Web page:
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Reviewer: Srajan Ebaen
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Main system: Sources: Retina 5K 27" iMac (4GHz quad-core with Turbo boost, 32GB RAM, 3TB FusionDrive, OSX Yosemite. iTunes 14.4), PureMusic 3.02, Audirvana 3, Qobuz Hifi, Tidal Hifi, Denafrips Terminator, Soundaware D300Ref SD transport & USB bridge; Preamplifier: Vinnie Rossi L2 Signature with WE VT52/300B or Elrog 50/300B; Power amplifiers: Kinki Studio EX-B7 monos; Headphone amp: Kinki Studio; Headphones: Final D8000; Loudspeakers: Audio Physic Codex; Cube Audio Nenuphar; Aurai Audio M1 [on loan]; Cables: Complete loom of Allnic Audio ZL3000; Power delivery: Vibex Granada/Alhambra on all source components, Vibex One 11R on amps, LessLoss C-MARC Entropic cords between wall and conditioners; Equipment rack: Artesanía Audio Exoteryc double-wide 3-tier with optional glass shelves, Exoteryc Krion and glass amp stands; Sundry accessories: Acoustic System resonators; Room: 4 x 6m with high gabled beam ceiling opening into 4 x 8m kitchen and 5 x 8m living room, hence no wall behind the listening chairs
Second system: Source: Soundaware D100Pro SD transport; DAC/pre: COS Engineering D1; Amplifier: Bakoon AMP-13R; Loudspeakers: Acelec Model One w. Franck Tchang magnesium 360° super tweeters, Zu Submission subwoofer, LessLoss Firewall for Loudspeakers; Power delivery: Puritan Audio Lab PSM-156; Equipment rack: Hifistay Mythology Transform X-Frame [on extended loan]; Room: ~4x6m
Desktop system: Source: HP Z230 work station Win7/64; USB bridge: Audiobyte Hydra X+; Headphone amp: COS Engineering H1; Headphones: Audeze LCD-XC; Powered speakers: Fram Audio Midi 150
Upstairs headfi system: Source: Soundaware A280 SD transport; DAC: Auralic Vega; Integrated amplifier: Schiit Jotunheim R; Headphones: Raal-Requisite SR1a
2-channel video system: Source: Oppo BDP-105; DAC: Kinki Studio; Preamp: Wyred4Sound STP-SE II; Power amp: LinnenberG Audio Liszt monos, Pass Labs XA-30.8; Loudspeakers: German Physiks HRS-120; Room: ~6x4m
Review component retail: $7'250
Fish'n'chips. Unlike leaving the EU, the English would say that these two things get on very well.
So do a preamp and power amp. Together, in one chassis. Snug. Served.
Where's the greasy newspaper wrapper?
Like fish'n'chips, an integrated amplifier needn't be poncy. Pass Labs never are. What they are very much about is serious hardware with big transformers, mujo heat sinks, heavy chassis, heavy class A bias, high temps. "Big iron" as Nelson Pass likes to say.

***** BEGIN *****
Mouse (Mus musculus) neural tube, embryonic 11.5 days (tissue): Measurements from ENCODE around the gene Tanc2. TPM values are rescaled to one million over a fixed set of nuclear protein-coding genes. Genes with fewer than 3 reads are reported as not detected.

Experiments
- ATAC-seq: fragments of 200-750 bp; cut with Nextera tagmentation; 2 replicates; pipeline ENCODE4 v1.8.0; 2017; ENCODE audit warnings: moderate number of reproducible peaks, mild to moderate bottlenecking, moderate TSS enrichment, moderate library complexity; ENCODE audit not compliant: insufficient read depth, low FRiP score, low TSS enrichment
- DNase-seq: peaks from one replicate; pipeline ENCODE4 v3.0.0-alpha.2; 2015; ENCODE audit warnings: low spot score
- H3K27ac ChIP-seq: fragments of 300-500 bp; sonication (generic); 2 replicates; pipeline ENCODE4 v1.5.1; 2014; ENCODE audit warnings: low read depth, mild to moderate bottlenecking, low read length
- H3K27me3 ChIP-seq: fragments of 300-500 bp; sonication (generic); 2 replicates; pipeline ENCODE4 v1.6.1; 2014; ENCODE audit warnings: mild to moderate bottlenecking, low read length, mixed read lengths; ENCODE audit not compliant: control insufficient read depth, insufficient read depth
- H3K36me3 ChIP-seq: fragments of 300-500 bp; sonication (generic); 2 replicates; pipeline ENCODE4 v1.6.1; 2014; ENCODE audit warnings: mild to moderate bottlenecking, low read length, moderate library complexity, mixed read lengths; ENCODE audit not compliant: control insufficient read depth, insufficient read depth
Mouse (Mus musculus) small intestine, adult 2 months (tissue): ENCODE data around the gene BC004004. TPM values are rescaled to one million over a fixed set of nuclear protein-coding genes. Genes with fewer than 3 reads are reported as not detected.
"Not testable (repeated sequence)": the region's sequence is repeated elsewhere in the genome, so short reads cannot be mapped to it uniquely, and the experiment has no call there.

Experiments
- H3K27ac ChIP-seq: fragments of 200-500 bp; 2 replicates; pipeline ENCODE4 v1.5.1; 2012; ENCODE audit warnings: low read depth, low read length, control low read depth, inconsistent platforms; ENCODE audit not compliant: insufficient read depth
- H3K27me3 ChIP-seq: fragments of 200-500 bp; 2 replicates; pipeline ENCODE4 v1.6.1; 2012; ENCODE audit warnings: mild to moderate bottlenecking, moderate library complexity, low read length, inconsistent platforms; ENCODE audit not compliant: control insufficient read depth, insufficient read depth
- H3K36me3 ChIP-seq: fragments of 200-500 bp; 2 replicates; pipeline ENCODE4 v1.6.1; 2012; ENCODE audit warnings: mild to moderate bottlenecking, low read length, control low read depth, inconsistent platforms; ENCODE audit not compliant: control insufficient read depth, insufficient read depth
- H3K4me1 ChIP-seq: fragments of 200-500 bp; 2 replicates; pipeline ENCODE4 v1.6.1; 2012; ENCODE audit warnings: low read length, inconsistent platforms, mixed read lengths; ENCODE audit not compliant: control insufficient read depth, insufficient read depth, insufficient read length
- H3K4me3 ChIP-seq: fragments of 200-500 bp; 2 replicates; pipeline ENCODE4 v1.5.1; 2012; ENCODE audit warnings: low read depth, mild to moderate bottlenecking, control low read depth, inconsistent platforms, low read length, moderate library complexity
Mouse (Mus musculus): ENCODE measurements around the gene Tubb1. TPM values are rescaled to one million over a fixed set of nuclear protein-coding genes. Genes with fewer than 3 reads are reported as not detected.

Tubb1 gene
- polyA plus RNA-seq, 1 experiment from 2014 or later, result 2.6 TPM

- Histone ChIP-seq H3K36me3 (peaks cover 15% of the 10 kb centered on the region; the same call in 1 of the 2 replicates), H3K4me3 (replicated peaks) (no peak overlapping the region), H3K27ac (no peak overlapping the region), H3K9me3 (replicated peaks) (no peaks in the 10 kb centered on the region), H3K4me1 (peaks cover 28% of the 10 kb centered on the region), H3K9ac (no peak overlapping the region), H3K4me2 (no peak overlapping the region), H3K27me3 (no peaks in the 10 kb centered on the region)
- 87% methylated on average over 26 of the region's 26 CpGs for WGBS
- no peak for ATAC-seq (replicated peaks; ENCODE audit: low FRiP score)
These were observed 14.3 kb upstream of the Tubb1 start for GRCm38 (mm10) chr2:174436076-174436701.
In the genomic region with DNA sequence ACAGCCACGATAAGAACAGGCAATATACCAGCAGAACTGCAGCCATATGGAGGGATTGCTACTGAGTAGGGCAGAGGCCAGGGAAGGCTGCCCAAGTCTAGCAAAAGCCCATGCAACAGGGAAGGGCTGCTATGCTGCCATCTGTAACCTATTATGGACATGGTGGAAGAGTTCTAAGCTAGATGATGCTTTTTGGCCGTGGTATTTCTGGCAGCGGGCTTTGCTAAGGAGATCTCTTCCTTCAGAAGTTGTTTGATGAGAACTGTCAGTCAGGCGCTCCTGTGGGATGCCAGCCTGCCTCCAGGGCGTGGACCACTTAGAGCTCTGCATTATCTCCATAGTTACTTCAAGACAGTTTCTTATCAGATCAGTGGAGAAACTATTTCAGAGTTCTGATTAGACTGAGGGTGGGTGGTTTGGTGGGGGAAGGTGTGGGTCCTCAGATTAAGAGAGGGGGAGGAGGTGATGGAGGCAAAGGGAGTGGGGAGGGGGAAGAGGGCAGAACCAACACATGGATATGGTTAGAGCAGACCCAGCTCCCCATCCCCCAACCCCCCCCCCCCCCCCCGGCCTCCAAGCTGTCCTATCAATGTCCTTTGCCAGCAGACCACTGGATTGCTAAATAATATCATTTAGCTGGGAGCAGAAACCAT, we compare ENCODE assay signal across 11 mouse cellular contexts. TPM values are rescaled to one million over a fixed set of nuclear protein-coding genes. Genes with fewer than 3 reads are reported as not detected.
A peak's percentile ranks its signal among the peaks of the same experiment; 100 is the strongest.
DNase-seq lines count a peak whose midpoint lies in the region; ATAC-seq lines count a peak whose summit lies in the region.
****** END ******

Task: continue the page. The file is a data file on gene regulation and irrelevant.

With the INT-25, their smallest class A stereo amp called XA25 hops into the same bed as a simplified front end of the existing INT-60 machine. That makes it an X-rated and perfectly pervy proposition. For Pass, it's also very compact.
So let's get onto its case and into it, first of the pater familias below. It's the standalone amplifier with 2 x 700-watt push/pull power devices per channel. It's what I'd prefer by a few sonic whiskers to the heavier bigger more expensive XA-30.8 we already own.
The basic stats for its integrated version are 26dB of voltage gain, the same 25/50/100wpc into 8/4/2Ω power, DC-100kHz bandwidth at -2dB, less than 150μV of noise, a slew rate of 100V/μs and 10A of peak current. That corresponds to 200 watts peak power into 2Ω. All of that fits into 17×17.9×6" WxDxH and weighs 51lbs.
As a pure single-ended design, the three inputs are exclusively on RCA. The remote switches power, inputs, volume and mute. Volume by precision resistor array traverses 63 x 1dB steps.
As we did for our XP-12 review, this is a two-in-one job—today's theme is integration after all—between regular Warsaw correspondent Dawid Gryzb and yours truly.
The power-amp version without preamp stage or volume control.
To establish a proper place setting, refamiliarize yourself with the XA25 in our archives, also the reviews of Terry London for HomeTheaterReview, Herb Reichert for Stereophile and Steve Guttenberg for The Audiophiliac Hifi reviewers don't always agree. In this instance, we all thought this amp was very special. Getting it packaged with a tailor-made linestage to simplify ownership without dumbing down results should be of special appeal for many.
By January 18th, an email arrived from Bryan Stanton, head of Pass Labs' PR agency. "I'm delighted you got your hands on the new Pass Labs INT-25." Which I hadn't. In fact, Desmond Harrington with whom these plans had been cooked at Munich HighEnd 2019 had a few days prior explained that review samples still were very sparse on the ground. But our names were on the card and the card was in the black hat. Bryan's note suggested that, shaken or stirred, our card had just fallen out? I wrote him that he knew more than us. "Aha! I was fooled by what I thought was an interior photo of it on your rug — never saw that one before. And, you're unfortunately correct. They're severely back-ordered. Company policy is 'paying customers first'. That sorta cramps my style. The one in February's Stereophile was the only one I could pry out of them. And I still can't believe they allowed me to have it."
Fish'n'chips. Still on order in Ireland. Already served in the colonies, in limited quantities. But by July 22nd, Desmond had a sample on hand. To shake things up, he'd send it to Dawid first. I'd man the 2nd opinion so I could knowingly disagree with his 1st. Boss man privilege. Of course if it went like last time, we'd agree perfectly. And Dawid takes better photos. It was only right that he'd handle those as well. So let's give the keyboard and camera to our man in Warsaw now. Action!
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